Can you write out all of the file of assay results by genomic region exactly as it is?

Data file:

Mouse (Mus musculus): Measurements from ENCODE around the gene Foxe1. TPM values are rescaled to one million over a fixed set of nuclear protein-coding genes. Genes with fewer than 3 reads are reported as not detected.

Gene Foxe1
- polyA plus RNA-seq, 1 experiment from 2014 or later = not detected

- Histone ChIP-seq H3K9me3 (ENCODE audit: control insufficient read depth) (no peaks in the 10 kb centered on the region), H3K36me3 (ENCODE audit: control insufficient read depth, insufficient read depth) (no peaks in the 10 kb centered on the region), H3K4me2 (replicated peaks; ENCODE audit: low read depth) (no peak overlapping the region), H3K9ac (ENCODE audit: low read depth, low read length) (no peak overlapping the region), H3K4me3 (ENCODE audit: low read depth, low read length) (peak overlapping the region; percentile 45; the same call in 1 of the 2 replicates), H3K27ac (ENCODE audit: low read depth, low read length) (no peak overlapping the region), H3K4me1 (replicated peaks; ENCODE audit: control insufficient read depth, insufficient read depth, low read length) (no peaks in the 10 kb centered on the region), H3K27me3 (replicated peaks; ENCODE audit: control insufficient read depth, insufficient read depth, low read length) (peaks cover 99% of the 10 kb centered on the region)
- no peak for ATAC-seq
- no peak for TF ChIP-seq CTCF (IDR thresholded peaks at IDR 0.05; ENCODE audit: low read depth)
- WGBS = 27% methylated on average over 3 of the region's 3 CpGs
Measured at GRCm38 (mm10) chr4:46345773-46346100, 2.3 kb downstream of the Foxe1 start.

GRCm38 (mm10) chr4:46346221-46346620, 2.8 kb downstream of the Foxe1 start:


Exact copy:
Mouse (Mus musculus): Measurements from ENCODE around the gene Foxe1. TPM values are rescaled to one million over a fixed set of nuclear protein-coding genes. Genes with fewer than 3 reads are reported as not detected.

Gene Foxe1
- polyA plus RNA-seq, 1 experiment from 2014 or later = not detected

- Histone ChIP-seq H3K9me3 (ENCODE audit: control insufficient read depth) (no peaks in the 10 kb centered on the region), H3K36me3 (ENCODE audit: control insufficient read depth, insufficient read depth) (no peaks in the 10 kb centered on the region), H3K4me2 (replicated peaks; ENCODE audit: low read depth) (no peak overlapping the region), H3K9ac (ENCODE audit: low read depth, low read length) (no peak overlapping the region), H3K4me3 (ENCODE audit: low read depth, low read length) (peak overlapping the region; percentile 45; the same call in 1 of the 2 replicates), H3K27ac (ENCODE audit: low read depth, low read length) (no peak overlapping the region), H3K4me1 (replicated peaks; ENCODE audit: control insufficient read depth, insufficient read depth, low read length) (no peaks in the 10 kb centered on the region), H3K27me3 (replicated peaks; ENCODE audit: control insufficient read depth, insufficient read depth, low read length) (peaks cover 99% of the 10 kb centered on the region)
- no peak for ATAC-seq
- no peak for TF ChIP-seq CTCF (IDR thresholded peaks at IDR 0.05; ENCODE audit: low read depth)
- WGBS = 27% methylated on average over 3 of the region's 3 CpGs
Measured at GRCm38 (mm10) chr4:46345773-46346100, 2.3 kb downstream of the Foxe1 start.

GRCm38 (mm10) chr4:46346221-46346620, 2.8 kb downstream of the Foxe1 start: